CDU and FDP accuse the initiative “expropriate German housing and Co.” of voter fraud in the referendum. The CDU is therefore even demanding that the Senate dissolve the expert commission on expropriation. “Because what is based on a lie cannot lead to success,” said Dirk Stettner, spokesman for construction policy for the CDU parliamentary group.
A representative of the initiative defended himself in the Tagesspiegel on Monday against the accusation of having deceived voters [T ]. At a meeting of the expropriation commission, he had previously admitted that the existing rents in the expropriated apartments would not necessarily fall. Rouzbeh Taheri defended himself with the statement that rents are not falling across the board due to expropriation, “we have made and documented it several times”.
However, the website of “Deutsche Wohnen und Co. expropriate” still suggests that the rent for expropriated apartments could drop to up to 3.70 euros per square meter “on average”. In Berlin, the average rent in the Deutsche Wohnen portfolio is EUR 7.28 per square meter. The initiative therefore offers its average tenants a halving of the rent.
The official information sheet on the referendum, on which the Senate and the initiative were able to present their arguments, advertised with the sentence: “The institution lowers rents, ensures good maintenance, sensible ecological modernization and also new construction (…)”.
The activists had also recruited so many supporters in signature campaigns. During the election campaign, the initiative had also promised all other tenants that a sharp reduction in rents in the 240,000 expropriated apartments would lower the rent index overall – and further rent reductions could be possible for everyone. At the meeting of the expropriation commission, Taheri only spoke of a rent freeze.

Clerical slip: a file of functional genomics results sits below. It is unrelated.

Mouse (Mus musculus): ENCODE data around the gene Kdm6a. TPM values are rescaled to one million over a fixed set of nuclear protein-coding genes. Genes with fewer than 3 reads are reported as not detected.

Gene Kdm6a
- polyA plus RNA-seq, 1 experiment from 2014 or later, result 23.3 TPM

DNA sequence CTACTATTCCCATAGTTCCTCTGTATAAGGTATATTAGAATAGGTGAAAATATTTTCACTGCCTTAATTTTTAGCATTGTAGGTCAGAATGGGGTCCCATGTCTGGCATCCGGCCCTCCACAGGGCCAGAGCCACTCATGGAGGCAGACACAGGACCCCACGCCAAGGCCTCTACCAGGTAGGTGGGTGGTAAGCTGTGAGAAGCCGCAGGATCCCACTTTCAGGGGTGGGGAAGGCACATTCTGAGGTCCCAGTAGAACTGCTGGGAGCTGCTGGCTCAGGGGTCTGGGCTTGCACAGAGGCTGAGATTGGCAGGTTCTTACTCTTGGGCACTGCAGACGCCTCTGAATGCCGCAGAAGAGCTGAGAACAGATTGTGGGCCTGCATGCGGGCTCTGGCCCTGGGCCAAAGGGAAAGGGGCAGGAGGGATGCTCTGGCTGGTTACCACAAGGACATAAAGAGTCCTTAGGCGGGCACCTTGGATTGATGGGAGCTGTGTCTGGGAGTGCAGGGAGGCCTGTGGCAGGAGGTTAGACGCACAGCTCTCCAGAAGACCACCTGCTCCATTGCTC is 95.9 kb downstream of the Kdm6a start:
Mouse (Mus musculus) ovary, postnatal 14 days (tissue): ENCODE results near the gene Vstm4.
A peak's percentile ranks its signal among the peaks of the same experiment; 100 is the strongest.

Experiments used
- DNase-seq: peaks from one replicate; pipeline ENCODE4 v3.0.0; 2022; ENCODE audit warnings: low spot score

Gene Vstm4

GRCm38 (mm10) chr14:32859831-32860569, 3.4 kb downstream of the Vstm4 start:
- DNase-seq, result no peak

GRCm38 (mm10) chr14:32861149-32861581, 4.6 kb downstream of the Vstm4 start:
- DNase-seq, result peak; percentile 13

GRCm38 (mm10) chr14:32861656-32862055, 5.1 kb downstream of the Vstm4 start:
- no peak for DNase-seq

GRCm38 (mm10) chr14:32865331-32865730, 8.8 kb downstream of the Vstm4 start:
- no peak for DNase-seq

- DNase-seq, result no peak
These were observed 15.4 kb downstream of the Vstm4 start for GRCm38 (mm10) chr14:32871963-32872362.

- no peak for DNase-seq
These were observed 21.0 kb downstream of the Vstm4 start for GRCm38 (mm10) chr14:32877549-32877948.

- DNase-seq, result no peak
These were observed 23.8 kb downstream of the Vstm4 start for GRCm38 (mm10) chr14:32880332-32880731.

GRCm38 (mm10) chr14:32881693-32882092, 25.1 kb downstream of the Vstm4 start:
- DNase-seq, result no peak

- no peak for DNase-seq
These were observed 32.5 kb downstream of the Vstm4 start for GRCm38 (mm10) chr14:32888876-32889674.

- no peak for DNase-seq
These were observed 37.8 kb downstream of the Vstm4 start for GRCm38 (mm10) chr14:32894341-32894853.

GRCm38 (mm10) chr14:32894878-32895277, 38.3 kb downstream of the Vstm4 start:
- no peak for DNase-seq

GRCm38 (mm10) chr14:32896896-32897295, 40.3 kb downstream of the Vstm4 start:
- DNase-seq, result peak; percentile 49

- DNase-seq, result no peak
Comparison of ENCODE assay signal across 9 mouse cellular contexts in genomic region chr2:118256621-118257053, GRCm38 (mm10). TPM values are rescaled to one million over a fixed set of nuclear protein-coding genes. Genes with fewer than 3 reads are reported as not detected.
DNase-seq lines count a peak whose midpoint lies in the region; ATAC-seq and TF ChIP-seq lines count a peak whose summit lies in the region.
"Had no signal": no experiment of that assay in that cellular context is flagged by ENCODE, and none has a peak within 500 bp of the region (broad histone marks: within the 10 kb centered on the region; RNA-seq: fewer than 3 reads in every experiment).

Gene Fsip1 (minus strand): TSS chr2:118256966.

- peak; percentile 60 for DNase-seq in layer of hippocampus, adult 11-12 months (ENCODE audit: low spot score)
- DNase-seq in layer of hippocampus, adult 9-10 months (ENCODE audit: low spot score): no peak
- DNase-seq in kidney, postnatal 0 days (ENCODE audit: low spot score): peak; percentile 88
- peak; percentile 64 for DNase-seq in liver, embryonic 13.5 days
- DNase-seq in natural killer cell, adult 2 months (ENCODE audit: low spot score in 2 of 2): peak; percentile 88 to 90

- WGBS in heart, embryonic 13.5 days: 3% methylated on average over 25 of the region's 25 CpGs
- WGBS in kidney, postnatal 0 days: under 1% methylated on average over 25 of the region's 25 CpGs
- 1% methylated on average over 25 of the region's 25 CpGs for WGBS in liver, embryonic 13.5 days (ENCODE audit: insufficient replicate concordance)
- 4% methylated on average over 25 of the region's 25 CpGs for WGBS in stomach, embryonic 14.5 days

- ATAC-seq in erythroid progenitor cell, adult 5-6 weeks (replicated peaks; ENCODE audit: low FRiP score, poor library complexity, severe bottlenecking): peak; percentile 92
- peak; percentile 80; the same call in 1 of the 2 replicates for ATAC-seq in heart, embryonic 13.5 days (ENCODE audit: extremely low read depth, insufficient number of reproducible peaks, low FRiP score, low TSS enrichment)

Niklas Schenker, housing policy spokesman for Die Linke and a proponent of expropriation, described the attacks by the CDU and FDP as a “cheap attempt to distract from the fact that both parties have nothing to offer apart from flat new building slogans”. The aim of socialization is to solve the housing problem in Berlin.
“It is crucial that we keep the rents in the 240,000 apartments affordable and reduce excessive rents,” said Schenker. After the socialization, only rents that cover the management costs would have to be paid. In many apartments, however, it is already hardly higher, as Taheri admitted at the meeting of the expropriation commission.